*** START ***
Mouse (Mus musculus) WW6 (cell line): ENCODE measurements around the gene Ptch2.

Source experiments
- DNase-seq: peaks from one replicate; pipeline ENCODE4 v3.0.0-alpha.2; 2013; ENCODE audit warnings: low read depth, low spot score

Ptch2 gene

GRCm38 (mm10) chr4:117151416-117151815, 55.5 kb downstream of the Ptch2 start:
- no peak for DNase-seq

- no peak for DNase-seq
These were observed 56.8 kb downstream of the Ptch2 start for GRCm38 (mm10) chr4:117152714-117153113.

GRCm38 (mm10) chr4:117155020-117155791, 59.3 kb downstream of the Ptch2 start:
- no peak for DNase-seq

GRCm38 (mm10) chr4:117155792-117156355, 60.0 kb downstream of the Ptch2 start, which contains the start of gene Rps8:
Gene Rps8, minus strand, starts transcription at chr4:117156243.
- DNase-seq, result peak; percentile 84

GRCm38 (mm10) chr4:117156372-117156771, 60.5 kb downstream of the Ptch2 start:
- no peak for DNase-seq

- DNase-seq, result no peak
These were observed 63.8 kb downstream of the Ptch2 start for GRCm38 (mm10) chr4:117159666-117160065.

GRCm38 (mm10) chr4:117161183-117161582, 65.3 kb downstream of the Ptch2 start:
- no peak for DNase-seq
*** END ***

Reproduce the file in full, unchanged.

Mouse (Mus musculus) WW6 (cell line): ENCODE measurements around the gene Ptch2.

Source experiments
- DNase-seq: peaks from one replicate; pipeline ENCODE4 v3.0.0-alpha.2; 2013; ENCODE audit warnings: low read depth, low spot score

Ptch2 gene

GRCm38 (mm10) chr4:117151416-117151815, 55.5 kb downstream of the Ptch2 start:
- no peak for DNase-seq

- no peak for DNase-seq
These were observed 56.8 kb downstream of the Ptch2 start for GRCm38 (mm10) chr4:117152714-117153113.

GRCm38 (mm10) chr4:117155020-117155791, 59.3 kb downstream of the Ptch2 start:
- no peak for DNase-seq

GRCm38 (mm10) chr4:117155792-117156355, 60.0 kb downstream of the Ptch2 start, which contains the start of gene Rps8:
Gene Rps8, minus strand, starts transcription at chr4:117156243.
- DNase-seq, result peak; percentile 84

GRCm38 (mm10) chr4:117156372-117156771, 60.5 kb downstream of the Ptch2 start:
- no peak for DNase-seq

- DNase-seq, result no peak
These were observed 63.8 kb downstream of the Ptch2 start for GRCm38 (mm10) chr4:117159666-117160065.

GRCm38 (mm10) chr4:117161183-117161582, 65.3 kb downstream of the Ptch2 start:
- no peak for DNase-seq